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Home / Sex and Relationship / Teens addicted to social media, replacing real-life relationships with virtual ones, finds study

Teens addicted to social media, replacing real-life relationships with virtual ones, finds study

A new study finds that internet addiction among teenagers is a serious issue. A poll revealed that a majority of adolescents have weak control over time spent online, over their own activity timelines, and priority setting.

sex-and-relationships Updated: Apr 02, 2018, 09:42 IST
Asian News International
Even if you are aware of your addiction, it’s not always easy to get rid of it, finds the study.
Even if you are aware of your addiction, it’s not always easy to get rid of it, finds the study.(Shutterstock)

A new research has found out that Internet addiction among teenagers is real and serious. According to a study conducted by the Kazan University, teenagers are actually dependent on social media and Internet to an indecipherable extent. A poll was conducted among adolescents and young people aged 14-19 which covered secondary schools and tertiary education institutions.

Regina Sakhieva, one of the co-authors of the research, explained, “We can detect adolescents’ dependence on social networks, where everyone can feel interesting and needed. Many people become addicted to communication in social networks and replacing real-life relationships with virtual ones. Even if you are aware of your addiction, it’s not always easy to get rid of it.”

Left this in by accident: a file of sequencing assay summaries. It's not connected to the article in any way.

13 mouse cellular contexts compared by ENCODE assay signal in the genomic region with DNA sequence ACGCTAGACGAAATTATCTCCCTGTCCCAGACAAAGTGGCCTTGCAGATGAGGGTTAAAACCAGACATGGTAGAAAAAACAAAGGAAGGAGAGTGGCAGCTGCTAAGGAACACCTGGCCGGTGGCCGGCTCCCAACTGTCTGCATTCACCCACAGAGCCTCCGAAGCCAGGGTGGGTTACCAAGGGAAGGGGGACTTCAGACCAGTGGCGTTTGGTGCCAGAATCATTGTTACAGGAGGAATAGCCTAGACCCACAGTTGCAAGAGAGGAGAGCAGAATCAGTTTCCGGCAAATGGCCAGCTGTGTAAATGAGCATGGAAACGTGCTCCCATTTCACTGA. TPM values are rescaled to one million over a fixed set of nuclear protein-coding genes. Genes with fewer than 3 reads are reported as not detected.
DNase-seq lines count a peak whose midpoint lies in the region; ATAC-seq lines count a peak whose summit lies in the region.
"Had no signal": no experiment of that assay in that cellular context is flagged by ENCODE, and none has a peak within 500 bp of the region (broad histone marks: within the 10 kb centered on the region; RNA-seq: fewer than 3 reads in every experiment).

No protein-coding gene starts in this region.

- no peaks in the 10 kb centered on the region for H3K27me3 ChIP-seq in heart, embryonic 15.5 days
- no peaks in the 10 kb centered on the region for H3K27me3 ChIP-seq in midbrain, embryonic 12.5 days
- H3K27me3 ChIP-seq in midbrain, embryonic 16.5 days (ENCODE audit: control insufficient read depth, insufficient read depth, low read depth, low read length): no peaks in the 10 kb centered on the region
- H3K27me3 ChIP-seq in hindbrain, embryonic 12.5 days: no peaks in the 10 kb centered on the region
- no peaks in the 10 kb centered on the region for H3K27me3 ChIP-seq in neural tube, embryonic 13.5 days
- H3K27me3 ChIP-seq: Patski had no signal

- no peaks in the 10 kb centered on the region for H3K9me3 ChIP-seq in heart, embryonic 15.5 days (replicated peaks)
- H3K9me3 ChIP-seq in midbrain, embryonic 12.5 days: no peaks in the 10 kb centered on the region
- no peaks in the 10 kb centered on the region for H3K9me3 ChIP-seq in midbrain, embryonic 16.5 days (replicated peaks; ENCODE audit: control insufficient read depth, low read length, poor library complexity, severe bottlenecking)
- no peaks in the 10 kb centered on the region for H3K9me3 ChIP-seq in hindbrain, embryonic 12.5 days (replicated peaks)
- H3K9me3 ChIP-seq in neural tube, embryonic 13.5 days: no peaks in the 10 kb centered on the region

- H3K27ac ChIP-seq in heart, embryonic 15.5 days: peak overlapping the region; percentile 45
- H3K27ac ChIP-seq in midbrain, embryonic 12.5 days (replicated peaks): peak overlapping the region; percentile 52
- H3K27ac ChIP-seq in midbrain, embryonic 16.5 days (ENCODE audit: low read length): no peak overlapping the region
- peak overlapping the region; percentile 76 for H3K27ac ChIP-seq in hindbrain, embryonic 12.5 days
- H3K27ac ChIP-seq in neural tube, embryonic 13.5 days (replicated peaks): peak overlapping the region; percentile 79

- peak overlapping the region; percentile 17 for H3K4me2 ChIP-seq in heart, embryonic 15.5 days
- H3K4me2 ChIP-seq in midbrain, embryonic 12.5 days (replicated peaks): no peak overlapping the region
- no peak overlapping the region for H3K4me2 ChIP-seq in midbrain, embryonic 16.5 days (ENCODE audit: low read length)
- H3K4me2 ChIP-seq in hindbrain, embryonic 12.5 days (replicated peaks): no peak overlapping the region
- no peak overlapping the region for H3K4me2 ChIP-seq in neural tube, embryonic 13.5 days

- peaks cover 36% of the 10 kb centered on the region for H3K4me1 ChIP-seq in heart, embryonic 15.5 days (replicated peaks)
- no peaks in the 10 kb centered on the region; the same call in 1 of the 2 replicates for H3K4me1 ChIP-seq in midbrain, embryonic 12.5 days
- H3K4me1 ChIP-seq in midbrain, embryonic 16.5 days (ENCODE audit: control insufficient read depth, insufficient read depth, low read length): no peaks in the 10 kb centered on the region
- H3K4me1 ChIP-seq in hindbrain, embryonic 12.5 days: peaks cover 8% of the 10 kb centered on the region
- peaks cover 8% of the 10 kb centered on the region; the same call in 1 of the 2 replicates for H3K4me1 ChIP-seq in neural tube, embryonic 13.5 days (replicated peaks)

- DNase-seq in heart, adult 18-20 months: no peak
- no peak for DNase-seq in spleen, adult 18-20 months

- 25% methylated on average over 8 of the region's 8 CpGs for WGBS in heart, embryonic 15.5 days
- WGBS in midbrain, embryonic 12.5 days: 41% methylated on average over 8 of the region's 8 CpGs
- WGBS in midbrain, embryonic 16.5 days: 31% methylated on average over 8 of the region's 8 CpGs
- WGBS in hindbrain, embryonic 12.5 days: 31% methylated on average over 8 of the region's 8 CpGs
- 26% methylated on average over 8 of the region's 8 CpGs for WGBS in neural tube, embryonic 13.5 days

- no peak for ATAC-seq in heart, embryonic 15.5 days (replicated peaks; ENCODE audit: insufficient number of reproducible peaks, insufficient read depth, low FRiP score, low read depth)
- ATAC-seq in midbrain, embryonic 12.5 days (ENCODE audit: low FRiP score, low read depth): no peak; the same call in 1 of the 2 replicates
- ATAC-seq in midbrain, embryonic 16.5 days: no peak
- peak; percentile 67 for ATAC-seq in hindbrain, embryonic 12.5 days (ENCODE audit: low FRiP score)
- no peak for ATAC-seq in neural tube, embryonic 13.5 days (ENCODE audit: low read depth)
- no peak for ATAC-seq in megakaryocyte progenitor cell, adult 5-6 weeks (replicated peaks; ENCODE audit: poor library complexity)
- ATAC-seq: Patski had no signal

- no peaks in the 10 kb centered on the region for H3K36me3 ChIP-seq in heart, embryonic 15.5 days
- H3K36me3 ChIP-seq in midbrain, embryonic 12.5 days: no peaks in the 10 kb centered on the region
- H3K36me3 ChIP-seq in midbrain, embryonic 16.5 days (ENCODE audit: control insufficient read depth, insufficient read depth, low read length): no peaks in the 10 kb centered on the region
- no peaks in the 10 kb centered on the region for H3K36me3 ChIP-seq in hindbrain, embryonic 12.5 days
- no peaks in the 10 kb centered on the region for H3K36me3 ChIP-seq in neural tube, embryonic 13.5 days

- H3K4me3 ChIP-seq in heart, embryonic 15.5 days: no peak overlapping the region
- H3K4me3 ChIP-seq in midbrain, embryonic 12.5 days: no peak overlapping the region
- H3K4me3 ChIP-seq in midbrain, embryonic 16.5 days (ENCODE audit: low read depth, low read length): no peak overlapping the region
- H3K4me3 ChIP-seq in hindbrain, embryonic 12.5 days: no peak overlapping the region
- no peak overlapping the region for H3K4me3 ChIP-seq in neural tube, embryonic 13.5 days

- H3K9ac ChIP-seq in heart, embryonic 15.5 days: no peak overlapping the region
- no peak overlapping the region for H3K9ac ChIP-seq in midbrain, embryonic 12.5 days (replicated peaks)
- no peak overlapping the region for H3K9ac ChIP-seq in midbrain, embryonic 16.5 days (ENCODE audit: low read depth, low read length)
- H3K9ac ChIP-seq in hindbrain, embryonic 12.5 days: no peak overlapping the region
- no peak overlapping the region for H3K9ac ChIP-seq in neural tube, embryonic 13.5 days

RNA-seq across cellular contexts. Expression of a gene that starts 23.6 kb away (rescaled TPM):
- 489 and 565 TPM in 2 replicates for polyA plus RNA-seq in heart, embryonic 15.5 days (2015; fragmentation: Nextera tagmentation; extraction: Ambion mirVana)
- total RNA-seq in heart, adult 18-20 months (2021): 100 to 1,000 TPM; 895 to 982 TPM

The authors found out that the majority of those questioned had predispositions for Internet addiction. This included weak control over time spent online, over their own activity timelines, and priority setting. However, they still could limit their online activities in favour of face-to-face communication with friends and other daily activities, such as studies.

A programme of addiction prevention was proposed as a result of questionnaire analysis. The programme, aimed at promoting social experience, self-regulation, and self-management in the information space, critical thinking with regards to content consumption, was tested and proved to be effective.

“We see a solution in prevention measures implemented by all the participants of educational relations. That’s why the researchers proposed psychological and pedagogical guidance of prevention policies, including organisational efforts for prevention, special courses for teachers and psychologists, and new forms and methods of prevention work,” concluded Dr Sakhieva.

The findings are published in the journal Eurasia Journal of Mathematics, Science and Technology Education.

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